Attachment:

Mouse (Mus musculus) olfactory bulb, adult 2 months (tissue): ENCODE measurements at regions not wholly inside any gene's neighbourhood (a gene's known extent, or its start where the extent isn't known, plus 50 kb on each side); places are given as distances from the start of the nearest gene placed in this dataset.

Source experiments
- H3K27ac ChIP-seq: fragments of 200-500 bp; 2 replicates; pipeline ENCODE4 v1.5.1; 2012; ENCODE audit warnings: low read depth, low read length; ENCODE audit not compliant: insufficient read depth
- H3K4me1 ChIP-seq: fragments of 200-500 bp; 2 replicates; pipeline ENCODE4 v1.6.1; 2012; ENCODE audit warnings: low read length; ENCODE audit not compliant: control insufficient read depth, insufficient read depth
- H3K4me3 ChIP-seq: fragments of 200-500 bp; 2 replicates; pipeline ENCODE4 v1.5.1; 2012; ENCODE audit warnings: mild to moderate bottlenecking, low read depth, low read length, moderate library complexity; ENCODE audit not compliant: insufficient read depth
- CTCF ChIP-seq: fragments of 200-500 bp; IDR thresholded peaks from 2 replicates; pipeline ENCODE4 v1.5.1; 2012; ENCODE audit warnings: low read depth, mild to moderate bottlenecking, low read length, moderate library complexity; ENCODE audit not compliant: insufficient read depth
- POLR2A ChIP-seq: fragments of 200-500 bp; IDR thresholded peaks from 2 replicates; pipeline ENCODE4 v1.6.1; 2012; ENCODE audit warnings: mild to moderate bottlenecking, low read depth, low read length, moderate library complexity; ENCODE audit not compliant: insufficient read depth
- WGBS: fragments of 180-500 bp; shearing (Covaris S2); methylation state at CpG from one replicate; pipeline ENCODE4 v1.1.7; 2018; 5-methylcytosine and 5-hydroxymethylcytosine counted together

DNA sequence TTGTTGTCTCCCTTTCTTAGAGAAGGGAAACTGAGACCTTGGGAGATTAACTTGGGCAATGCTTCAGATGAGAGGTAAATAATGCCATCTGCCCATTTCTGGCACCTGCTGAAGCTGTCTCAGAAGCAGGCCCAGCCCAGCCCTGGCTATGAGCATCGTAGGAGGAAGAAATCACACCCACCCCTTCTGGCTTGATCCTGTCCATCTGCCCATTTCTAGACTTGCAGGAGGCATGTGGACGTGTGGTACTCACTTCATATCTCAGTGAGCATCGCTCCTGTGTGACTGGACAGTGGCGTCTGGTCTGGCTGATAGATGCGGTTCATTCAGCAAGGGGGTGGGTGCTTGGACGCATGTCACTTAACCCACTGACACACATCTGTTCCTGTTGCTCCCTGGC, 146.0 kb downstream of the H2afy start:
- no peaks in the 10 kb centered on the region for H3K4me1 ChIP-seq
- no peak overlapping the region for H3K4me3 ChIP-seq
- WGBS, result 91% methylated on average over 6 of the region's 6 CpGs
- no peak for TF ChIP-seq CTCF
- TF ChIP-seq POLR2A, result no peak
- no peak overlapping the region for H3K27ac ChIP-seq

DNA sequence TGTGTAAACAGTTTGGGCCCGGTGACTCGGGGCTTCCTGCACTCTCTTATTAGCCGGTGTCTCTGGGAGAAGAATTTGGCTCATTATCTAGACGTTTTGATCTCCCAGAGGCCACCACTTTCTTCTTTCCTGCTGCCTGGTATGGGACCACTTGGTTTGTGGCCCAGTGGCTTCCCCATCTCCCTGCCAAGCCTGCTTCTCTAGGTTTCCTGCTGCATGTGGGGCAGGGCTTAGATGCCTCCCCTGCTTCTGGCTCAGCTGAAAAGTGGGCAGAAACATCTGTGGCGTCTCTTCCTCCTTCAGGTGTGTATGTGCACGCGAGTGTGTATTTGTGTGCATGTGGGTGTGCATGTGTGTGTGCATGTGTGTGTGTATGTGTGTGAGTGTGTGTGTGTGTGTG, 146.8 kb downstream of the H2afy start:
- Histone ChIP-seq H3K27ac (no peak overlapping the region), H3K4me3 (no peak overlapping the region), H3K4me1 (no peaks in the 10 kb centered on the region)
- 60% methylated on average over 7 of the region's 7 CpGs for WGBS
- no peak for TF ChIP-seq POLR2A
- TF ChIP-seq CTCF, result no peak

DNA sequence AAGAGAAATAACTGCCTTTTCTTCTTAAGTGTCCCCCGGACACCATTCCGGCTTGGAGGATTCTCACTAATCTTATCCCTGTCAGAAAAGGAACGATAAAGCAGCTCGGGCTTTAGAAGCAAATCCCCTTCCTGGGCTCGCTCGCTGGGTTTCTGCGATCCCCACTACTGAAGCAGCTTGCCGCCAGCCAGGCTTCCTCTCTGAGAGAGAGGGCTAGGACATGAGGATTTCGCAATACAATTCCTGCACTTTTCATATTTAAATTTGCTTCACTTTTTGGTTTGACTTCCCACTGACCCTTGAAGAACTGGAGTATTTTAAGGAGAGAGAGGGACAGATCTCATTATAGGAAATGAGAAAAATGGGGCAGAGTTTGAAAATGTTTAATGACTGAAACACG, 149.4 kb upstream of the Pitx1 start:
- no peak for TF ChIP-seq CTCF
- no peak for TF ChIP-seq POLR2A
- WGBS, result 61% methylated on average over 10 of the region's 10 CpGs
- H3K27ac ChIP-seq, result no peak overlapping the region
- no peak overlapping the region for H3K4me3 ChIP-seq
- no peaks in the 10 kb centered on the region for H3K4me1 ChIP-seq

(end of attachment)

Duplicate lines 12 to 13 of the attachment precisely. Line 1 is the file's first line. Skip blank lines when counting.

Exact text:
- WGBS, result 91% methylated on average over 6 of the region's 6 CpGs
- no peak for TF ChIP-seq CTCF